When architects were Master Builders, they were responsible for an entire project, from beginning to end. Over the years, as buildings became more complex, the architect became the leader of a team of professionals, a Master Builder by committee. However, along the way, a number of things fell aside, leaving others to take on essential functions that apparently were no longer important to the team. The first of these was extensive knowledge of building materials and construction, encouraged by the separation of architecture into separate fields of design and construction.
Since then, architects seem to have less interest in - or less time to address - other things, such as complete design, site services, and estimating. Yes, many architects provide some of those services, and some do better than others, but some have simply allowed others to take them on. And some project delivery systems have reduced the architect's role whether they liked it or not.
Why are architects not fighting to keep these lost services, and allowing others to take more control? Perhaps they are not willing or able to accept the associated risk.
Architects should know in advance that the completed building and its systems will satisfy all of the owner's needs. Architects spend a great deal of time working on space planning and circulation, but the physical space of a building is only part of the total design. The building also must provide a suitable environment for its occupants; systems should be easily operated and maintained; finishes should be durable, easily maintained, and easily replaceable; and the energy consumption should be within limits established acceptable to the owner.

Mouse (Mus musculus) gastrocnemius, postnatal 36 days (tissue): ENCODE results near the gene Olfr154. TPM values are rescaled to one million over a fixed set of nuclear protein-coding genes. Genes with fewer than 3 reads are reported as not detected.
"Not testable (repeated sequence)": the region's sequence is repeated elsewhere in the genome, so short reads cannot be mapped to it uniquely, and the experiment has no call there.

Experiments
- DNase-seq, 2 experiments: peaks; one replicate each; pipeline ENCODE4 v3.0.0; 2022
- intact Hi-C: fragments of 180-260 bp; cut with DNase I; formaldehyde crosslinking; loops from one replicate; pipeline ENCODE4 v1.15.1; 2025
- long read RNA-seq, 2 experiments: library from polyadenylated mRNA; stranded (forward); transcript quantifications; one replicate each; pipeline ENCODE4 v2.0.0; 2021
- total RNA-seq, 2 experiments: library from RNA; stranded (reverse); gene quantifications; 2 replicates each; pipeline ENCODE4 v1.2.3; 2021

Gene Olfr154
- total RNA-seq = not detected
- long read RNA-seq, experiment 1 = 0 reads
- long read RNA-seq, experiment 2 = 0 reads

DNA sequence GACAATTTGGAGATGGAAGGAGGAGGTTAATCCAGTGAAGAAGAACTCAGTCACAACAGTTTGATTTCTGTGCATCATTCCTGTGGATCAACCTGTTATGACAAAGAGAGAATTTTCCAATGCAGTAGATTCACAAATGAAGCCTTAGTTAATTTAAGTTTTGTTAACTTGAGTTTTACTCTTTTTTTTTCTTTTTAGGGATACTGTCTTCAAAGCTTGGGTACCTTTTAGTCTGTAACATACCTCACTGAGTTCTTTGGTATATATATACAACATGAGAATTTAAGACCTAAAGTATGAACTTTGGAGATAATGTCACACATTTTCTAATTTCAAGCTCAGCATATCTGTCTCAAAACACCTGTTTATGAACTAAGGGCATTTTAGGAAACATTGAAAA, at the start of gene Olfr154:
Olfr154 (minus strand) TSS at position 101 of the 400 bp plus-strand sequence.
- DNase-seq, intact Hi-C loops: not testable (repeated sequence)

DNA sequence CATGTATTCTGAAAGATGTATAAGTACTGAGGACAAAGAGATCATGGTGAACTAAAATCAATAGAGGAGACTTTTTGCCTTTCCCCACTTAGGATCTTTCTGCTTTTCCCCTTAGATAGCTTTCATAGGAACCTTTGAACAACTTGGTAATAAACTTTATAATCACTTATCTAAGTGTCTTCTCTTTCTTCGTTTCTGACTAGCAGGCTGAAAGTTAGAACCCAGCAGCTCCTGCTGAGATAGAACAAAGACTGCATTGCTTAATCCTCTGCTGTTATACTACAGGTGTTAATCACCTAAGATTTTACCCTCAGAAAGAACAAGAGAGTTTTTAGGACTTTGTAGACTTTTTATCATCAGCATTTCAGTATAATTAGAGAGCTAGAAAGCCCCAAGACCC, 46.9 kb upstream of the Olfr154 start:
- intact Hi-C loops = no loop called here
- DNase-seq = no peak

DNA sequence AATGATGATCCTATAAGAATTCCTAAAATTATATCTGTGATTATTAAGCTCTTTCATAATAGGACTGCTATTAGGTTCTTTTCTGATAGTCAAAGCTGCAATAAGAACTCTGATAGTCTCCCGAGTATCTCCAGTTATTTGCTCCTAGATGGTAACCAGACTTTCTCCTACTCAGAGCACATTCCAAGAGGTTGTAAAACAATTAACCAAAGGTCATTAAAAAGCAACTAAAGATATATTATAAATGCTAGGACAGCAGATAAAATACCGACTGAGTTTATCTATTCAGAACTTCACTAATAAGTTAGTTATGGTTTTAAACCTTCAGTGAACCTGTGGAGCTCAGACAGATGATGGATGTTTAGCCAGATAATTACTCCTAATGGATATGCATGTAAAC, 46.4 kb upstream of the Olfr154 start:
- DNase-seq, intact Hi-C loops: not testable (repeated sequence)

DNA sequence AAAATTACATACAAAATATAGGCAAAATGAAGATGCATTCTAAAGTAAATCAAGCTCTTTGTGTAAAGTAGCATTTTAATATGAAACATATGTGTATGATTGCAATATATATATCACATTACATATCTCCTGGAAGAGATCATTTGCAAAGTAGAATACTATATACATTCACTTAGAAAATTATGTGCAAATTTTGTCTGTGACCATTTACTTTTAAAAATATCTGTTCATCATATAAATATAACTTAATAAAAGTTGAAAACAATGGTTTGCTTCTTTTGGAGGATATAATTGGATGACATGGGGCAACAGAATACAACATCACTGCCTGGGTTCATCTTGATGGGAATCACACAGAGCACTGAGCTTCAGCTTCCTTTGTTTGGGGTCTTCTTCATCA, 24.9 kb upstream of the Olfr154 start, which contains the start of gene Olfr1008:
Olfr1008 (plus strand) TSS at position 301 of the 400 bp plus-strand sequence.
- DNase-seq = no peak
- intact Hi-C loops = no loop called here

The architect who concentrates only on spatial and aesthetic qualities, paying little attention to building systems, is not doing the job. The new buildings may look nice, and they may win awards for the architect, but often they don't work as expected. The building envelope leaks, operating costs are too high, mechanical systems are noisy and hard to balance, lights are needlessly bright in some areas but inadequate in others. It's easy to blame the consultants, but the architect is ultimately responsible.
The consequences of the lack of complete design are evident in the demand for commissioning. A separate professional is now called on to analyze building systems, project operating costs, and verify correct operation of those building systems before the owner accepts the building as complete. All of these could be done by the architect's team.
Architects are not responsible for many of the problems encountered in construction. Owners want the most bang for their buck, and they sometimes make poor decisions, sacrificing long-term considerations for lower initial cost. They often encourage architects to cut fees and services in a bidding war, resulting in less time for design, reduced quality control, and less time at the site. A lot can go wrong in a few days, and many problems are concealed by following work. Poor connections, lack of concealed supports, improper materials, and a host of other defective work may go unnoticed for years.